hypertext, multimedia and the world-wide web
Experiment with HyperCard or another hypertext system
if you have access to one. As you work through the
system, draw a map of the links and connections. Is
it clear where you are and where you can get to at
any point? If not, how could this be improved?
This is an experimental exercise which
requires access to a hypertext system. It can be used
as the basis for a practical class, in which students
analyze the effectiveness of the system.
Drawing the map has two purposes: one
is to reinforce the overall structure of the hypertext;
the other is to test the navigational support that
is available. Whether it is sufficient will depend
on the system under scrutiny, but possible improvements
would be to provide an explicit map, escape buttons,
explicit paths to core material. The system may of
course incorporate such features.
Do the same for this book's website and tell
us what you think!
What factors are likely to delay the widespread use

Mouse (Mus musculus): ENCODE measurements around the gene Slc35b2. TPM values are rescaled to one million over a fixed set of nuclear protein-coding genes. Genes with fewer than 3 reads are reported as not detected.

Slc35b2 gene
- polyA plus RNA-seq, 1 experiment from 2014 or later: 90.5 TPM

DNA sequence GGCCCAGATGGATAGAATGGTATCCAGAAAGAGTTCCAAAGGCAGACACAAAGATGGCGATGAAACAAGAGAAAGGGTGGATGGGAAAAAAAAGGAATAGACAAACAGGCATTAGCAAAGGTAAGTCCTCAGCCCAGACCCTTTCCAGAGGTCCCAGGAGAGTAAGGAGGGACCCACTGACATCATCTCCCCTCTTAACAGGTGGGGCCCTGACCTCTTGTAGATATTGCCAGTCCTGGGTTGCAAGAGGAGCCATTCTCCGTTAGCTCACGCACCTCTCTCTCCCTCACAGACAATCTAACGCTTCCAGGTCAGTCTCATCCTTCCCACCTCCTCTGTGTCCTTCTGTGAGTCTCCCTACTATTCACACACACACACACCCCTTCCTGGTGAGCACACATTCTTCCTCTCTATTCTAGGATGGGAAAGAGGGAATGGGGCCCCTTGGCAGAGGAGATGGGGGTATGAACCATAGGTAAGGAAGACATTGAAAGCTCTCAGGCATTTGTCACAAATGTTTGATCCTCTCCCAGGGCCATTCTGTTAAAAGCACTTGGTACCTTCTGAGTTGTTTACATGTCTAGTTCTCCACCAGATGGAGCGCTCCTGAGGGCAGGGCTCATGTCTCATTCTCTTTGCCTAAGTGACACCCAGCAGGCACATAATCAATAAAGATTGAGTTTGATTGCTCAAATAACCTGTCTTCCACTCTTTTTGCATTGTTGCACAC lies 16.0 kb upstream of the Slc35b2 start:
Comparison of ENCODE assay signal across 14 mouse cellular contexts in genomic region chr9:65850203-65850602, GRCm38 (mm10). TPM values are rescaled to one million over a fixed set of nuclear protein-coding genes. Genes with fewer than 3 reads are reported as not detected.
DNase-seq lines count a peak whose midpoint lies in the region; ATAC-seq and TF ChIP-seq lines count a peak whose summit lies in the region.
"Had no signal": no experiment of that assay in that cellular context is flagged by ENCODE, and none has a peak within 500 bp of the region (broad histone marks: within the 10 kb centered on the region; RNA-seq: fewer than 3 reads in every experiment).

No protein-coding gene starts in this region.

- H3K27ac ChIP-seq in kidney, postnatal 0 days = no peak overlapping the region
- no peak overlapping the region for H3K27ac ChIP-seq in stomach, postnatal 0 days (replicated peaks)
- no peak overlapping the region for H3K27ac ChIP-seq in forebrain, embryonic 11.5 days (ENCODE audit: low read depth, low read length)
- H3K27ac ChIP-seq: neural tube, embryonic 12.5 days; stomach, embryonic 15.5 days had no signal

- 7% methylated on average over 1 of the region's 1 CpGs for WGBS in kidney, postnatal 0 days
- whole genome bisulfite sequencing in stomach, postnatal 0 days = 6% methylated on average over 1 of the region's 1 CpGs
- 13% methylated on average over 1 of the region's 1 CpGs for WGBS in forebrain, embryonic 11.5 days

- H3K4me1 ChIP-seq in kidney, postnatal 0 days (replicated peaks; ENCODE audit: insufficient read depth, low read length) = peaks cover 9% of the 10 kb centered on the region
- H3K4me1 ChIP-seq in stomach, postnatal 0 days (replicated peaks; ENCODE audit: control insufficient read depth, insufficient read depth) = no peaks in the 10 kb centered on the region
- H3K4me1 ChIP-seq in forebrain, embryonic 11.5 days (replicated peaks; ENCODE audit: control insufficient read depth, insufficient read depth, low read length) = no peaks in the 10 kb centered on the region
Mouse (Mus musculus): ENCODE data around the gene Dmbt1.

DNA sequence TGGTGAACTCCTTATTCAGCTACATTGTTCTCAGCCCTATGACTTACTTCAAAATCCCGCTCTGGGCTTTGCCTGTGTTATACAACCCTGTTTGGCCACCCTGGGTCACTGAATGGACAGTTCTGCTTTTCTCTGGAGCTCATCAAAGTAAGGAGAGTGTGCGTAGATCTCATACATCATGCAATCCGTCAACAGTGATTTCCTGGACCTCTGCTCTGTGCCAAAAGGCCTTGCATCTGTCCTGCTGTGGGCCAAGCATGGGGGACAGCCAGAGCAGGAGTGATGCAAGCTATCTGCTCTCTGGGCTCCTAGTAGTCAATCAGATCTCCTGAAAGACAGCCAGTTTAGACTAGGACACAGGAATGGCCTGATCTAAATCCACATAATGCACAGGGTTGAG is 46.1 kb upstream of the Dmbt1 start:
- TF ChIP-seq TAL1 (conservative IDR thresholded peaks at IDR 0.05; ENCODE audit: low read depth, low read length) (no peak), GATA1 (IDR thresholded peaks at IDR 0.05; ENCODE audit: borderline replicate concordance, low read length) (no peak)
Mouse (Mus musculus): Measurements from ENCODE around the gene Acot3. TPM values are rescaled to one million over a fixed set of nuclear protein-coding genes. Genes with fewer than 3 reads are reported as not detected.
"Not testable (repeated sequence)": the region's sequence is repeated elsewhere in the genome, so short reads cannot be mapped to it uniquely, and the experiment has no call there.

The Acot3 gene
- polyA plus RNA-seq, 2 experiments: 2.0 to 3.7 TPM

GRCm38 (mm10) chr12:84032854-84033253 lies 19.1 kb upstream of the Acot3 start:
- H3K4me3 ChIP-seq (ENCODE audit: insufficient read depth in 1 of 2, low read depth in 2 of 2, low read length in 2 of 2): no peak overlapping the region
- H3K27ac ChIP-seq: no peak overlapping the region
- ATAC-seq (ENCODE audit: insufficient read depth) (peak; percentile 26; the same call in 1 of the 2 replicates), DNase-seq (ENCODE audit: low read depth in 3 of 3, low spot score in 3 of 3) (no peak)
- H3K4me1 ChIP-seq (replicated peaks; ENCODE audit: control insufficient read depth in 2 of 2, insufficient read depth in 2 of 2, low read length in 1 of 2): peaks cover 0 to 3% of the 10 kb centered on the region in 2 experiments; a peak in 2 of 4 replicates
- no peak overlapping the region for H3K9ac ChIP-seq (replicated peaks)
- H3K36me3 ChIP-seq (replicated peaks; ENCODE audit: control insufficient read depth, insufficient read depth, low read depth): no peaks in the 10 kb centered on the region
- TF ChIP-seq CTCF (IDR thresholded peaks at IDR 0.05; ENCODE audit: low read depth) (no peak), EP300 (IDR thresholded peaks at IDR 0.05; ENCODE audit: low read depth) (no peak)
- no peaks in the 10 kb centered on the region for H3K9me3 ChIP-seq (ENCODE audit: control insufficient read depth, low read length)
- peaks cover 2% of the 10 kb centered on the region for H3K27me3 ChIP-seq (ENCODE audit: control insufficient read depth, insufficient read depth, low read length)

of video in interfaces? What applications could benefit
most from its use?
Some of the factors are the costs in
terms of hardware and software for compression and
decompression; the slow speed due to the high bandwidth;
the overall cost of equipment (for example, camera,
video, CD); the lack of design tools to exploit video;
the lack of specialist skills amongst designers. Many
applications have been suggested as candidates for
the integration of video. Educational systems, games
and help systems are liable to benefit since information
can be passed more clearly and memorably and new dimensions
added. Other areas such as virtual reality can use
video together with graphics in the creation of their
artificial worlds. CSCW systems can use video to provide
a face-to-face communication link between distributed
workers (see Chapters 14 and 19). However, although
these appear to be areas where video has a promising
future, its use needs to be carefully considered and
its consequences investigated. It may be that it will
not fulfil its initial promise.
Using a graphics package such as Adobe
Photoshop or Macromedia Fireworks, save
different types of image (photographs, line drawings,
text) in different formats (GIF, JPEG, PNG). Compare
the file sizes of the different formats, experimenting
with different compression ratios (where applicable),
numbers of colours, etc.